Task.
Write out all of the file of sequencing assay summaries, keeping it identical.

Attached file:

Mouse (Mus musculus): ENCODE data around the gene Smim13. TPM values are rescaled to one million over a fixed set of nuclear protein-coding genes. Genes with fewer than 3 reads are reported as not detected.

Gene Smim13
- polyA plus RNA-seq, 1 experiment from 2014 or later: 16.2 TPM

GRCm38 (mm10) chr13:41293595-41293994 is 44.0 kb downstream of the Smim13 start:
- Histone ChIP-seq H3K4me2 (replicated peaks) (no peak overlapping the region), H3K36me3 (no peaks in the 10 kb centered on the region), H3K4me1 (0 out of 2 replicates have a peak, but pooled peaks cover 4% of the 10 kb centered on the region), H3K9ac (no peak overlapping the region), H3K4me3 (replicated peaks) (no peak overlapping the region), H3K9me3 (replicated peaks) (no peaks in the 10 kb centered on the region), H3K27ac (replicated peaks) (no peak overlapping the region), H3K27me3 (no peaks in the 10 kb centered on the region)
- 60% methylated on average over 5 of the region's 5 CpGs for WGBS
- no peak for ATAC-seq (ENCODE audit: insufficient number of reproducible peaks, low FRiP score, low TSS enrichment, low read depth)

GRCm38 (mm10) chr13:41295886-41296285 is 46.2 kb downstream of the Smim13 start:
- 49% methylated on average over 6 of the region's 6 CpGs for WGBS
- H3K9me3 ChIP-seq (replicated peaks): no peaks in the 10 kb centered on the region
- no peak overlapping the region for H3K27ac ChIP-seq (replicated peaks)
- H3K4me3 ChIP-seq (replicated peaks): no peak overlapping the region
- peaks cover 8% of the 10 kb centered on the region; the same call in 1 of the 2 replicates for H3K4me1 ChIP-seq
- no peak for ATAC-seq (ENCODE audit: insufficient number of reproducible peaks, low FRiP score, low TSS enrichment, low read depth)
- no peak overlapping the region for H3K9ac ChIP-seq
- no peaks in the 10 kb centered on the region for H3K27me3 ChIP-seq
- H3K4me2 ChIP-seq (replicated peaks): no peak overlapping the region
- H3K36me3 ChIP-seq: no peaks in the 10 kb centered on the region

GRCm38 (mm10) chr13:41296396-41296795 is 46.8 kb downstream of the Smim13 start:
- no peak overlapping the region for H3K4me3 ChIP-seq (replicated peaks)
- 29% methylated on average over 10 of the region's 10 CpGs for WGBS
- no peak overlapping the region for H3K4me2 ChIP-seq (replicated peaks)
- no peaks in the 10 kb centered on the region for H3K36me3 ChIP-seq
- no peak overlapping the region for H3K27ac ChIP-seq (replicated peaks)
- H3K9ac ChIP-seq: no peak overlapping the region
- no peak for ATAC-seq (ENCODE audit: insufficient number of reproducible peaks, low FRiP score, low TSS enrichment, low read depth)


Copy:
Mouse (Mus musculus): ENCODE data around the gene Smim13. TPM values are rescaled to one million over a fixed set of nuclear protein-coding genes. Genes with fewer than 3 reads are reported as not detected.

Gene Smim13
- polyA plus RNA-seq, 1 experiment from 2014 or later: 16.2 TPM

GRCm38 (mm10) chr13:41293595-41293994 is 44.0 kb downstream of the Smim13 start:
- Histone ChIP-seq H3K4me2 (replicated peaks) (no peak overlapping the region), H3K36me3 (no peaks in the 10 kb centered on the region), H3K4me1 (0 out of 2 replicates have a peak, but pooled peaks cover 4% of the 10 kb centered on the region), H3K9ac (no peak overlapping the region), H3K4me3 (replicated peaks) (no peak overlapping the region), H3K9me3 (replicated peaks) (no peaks in the 10 kb centered on the region), H3K27ac (replicated peaks) (no peak overlapping the region), H3K27me3 (no peaks in the 10 kb centered on the region)
- 60% methylated on average over 5 of the region's 5 CpGs for WGBS
- no peak for ATAC-seq (ENCODE audit: insufficient number of reproducible peaks, low FRiP score, low TSS enrichment, low read depth)

GRCm38 (mm10) chr13:41295886-41296285 is 46.2 kb downstream of the Smim13 start:
- 49% methylated on average over 6 of the region's 6 CpGs for WGBS
- H3K9me3 ChIP-seq (replicated peaks): no peaks in the 10 kb centered on the region
- no peak overlapping the region for H3K27ac ChIP-seq (replicated peaks)
- H3K4me3 ChIP-seq (replicated peaks): no peak overlapping the region
- peaks cover 8% of the 10 kb centered on the region; the same call in 1 of the 2 replicates for H3K4me1 ChIP-seq
- no peak for ATAC-seq (ENCODE audit: insufficient number of reproducible peaks, low FRiP score, low TSS enrichment, low read depth)
- no peak overlapping the region for H3K9ac ChIP-seq
- no peaks in the 10 kb centered on the region for H3K27me3 ChIP-seq
- H3K4me2 ChIP-seq (replicated peaks): no peak overlapping the region
- H3K36me3 ChIP-seq: no peaks in the 10 kb centered on the region

GRCm38 (mm10) chr13:41296396-41296795 is 46.8 kb downstream of the Smim13 start:
- no peak overlapping the region for H3K4me3 ChIP-seq (replicated peaks)
- 29% methylated on average over 10 of the region's 10 CpGs for WGBS
- no peak overlapping the region for H3K4me2 ChIP-seq (replicated peaks)
- no peaks in the 10 kb centered on the region for H3K36me3 ChIP-seq
- no peak overlapping the region for H3K27ac ChIP-seq (replicated peaks)
- H3K9ac ChIP-seq: no peak overlapping the region
- no peak for ATAC-seq (ENCODE audit: insufficient number of reproducible peaks, low FRiP score, low TSS enrichment, low read depth)